Yesterday & Today
Making Cancer Screening Easier
By Sue Rochman
On paper, colonoscopy may be the best colorectal cancer screening test. But in the real world, says Heather M. Brandt, a social and behavioral scientist at the University of South Carolina in Columbia, the procedure’s bowel prep, cost and time keep many people from getting one. And that’s more true in communities that are medically underserved than anywhere else.
Brandt and her colleagues at the university’s Center for Colon Cancer Research recently joined other major organizations to launch a program that pairs patients in these communities with “screening navigators.” These professionals guide patients step-by-step through the entire process of getting a colonoscopy—from scheduling an appointment to learning about the kinds of follow-up they may need. Patients pay nothing for their colonoscopies or the navigation service.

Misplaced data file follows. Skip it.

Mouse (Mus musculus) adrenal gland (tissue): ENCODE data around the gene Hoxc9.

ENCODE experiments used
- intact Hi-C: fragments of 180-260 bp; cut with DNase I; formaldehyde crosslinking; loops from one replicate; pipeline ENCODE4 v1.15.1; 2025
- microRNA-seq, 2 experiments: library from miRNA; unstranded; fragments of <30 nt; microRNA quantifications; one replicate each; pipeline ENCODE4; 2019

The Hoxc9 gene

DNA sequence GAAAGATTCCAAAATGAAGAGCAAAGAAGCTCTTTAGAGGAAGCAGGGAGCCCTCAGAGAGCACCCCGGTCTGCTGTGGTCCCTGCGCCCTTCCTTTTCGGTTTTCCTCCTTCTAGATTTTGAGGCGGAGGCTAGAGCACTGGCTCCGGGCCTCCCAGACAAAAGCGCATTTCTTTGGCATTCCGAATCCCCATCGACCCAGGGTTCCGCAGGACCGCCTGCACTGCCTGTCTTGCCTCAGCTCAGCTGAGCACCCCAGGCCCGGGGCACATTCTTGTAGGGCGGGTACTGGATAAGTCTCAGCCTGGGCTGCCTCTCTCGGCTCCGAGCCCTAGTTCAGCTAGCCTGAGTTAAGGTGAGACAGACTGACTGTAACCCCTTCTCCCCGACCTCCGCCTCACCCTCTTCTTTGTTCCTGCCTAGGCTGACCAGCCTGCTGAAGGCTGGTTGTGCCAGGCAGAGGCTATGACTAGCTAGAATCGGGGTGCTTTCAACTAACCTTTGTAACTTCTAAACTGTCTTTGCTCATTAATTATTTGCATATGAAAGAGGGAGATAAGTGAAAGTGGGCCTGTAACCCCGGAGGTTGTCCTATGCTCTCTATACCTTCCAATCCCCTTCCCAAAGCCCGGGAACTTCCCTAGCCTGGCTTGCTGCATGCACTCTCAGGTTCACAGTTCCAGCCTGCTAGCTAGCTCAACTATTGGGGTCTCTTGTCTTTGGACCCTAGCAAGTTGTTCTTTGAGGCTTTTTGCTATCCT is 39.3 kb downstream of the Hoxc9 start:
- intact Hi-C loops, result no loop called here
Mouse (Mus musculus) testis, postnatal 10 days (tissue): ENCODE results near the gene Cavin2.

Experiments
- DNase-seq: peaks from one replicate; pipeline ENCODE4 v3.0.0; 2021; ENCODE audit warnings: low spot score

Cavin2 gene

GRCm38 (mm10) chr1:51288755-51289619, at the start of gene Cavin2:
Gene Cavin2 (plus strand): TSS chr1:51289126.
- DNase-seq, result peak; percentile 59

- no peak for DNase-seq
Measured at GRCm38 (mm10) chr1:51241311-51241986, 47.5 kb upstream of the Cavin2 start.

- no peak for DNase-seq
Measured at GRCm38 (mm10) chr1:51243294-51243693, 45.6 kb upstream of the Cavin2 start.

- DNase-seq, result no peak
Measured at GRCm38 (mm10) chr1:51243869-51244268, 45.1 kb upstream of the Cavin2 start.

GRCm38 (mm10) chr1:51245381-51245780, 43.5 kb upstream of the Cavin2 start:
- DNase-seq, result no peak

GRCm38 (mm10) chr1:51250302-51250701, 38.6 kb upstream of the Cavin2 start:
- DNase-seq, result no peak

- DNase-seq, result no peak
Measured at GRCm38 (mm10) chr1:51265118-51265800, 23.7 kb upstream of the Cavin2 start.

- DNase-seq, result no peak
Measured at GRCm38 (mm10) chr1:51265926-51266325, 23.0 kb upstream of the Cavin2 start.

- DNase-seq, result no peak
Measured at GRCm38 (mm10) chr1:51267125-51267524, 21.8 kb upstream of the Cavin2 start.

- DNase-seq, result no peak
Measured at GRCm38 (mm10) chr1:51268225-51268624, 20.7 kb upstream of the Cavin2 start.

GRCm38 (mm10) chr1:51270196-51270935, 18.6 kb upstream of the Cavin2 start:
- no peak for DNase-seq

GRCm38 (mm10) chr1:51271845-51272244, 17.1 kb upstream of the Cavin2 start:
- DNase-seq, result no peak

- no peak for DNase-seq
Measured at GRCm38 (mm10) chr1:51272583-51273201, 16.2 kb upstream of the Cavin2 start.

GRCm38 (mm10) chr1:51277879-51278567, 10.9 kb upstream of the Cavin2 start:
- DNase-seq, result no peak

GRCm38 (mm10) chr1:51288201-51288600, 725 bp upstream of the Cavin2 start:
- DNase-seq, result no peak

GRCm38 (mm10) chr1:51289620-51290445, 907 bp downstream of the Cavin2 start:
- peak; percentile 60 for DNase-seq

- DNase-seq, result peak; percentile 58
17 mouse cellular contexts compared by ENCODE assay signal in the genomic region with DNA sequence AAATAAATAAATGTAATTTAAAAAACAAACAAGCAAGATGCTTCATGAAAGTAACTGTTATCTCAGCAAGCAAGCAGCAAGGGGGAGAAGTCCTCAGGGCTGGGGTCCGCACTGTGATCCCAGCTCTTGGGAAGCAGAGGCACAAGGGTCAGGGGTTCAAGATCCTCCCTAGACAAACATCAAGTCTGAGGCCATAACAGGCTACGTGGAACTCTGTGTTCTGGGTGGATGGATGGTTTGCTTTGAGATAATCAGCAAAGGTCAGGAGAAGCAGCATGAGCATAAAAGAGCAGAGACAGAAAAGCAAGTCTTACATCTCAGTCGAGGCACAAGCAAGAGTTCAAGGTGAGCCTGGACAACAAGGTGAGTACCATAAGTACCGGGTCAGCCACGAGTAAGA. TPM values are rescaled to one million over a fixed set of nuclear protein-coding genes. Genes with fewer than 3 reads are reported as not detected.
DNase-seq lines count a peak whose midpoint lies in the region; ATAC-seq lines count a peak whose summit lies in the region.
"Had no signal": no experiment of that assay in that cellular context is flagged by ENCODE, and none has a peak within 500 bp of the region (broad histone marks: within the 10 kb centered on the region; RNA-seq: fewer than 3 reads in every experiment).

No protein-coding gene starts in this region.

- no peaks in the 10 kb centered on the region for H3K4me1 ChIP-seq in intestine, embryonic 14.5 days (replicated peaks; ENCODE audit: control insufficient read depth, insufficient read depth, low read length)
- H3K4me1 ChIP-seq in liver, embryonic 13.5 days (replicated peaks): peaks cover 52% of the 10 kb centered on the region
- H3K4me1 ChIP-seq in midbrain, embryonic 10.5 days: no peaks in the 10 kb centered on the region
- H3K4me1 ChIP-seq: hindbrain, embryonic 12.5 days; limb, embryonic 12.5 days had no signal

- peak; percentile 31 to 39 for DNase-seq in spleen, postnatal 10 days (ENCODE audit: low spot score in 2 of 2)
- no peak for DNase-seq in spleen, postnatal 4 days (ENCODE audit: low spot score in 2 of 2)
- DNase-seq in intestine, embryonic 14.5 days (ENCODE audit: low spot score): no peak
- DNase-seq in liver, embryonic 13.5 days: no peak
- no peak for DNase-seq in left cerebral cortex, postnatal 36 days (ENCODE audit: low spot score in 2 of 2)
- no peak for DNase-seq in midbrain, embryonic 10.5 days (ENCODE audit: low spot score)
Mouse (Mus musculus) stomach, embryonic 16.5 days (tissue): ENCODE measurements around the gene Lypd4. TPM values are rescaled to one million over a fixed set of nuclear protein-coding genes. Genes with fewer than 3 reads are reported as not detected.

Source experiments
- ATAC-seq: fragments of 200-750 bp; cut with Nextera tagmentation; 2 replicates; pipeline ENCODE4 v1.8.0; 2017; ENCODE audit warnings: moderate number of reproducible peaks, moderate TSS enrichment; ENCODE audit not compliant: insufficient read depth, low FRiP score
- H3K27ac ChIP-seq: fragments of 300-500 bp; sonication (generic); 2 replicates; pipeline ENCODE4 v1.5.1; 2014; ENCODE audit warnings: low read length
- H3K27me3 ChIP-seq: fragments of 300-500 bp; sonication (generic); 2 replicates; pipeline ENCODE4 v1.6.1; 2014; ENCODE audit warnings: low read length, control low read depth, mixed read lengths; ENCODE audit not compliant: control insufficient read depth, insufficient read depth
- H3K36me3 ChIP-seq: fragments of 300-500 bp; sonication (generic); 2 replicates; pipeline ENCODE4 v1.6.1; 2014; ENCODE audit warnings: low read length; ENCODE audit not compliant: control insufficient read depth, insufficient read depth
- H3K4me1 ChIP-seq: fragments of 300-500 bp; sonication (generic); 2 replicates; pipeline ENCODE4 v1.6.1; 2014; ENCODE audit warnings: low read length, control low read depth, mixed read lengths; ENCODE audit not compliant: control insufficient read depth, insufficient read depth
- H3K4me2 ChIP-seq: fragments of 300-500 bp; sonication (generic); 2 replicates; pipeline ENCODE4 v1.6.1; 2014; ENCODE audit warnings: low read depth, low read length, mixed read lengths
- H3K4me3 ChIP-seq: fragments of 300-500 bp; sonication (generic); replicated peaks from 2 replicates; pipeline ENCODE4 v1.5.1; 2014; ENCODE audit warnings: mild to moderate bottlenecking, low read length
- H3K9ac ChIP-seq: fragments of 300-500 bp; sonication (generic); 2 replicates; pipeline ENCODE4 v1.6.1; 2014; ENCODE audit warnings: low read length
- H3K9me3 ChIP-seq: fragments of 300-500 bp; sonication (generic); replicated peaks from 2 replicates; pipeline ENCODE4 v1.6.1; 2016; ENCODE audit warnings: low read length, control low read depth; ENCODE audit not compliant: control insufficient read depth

Since the program was launched in November 2011, Renay Caldwell, a screening navigator in the Columbia area, has already helped more than 40 people obtain a colonoscopy. Caldwell greets each new client with water, a granola bar and palpable enthusiasm. “I tell them, ‘I’m your personal tour guide and my job is to make sure you have a good experience. Your job is to arrive [at your colonoscopy] well-prepped so that you have a good experience and so that you can tell others in your community that this is something they need to get done.’ ”
The navigation program recruits patients from four free clinics that cover dozens of counties in South Carolina. None of Caldwell’s patients has a household income more than 25 percent above the state’s poverty line, and most have never had someone provide this type of personalized medical care.
Caldwell uses videos, pictures, written materials and humor to explain the benefits of colorectal cancer screening, how a colonoscopy is performed, and proper bowel preparation. Her success rate is high: Only two of her patients have not shown up for their colonoscopies. What’s more, a number have already referred friends and family members to her. “This is not only navigation,” she says, “it’s educating a community.”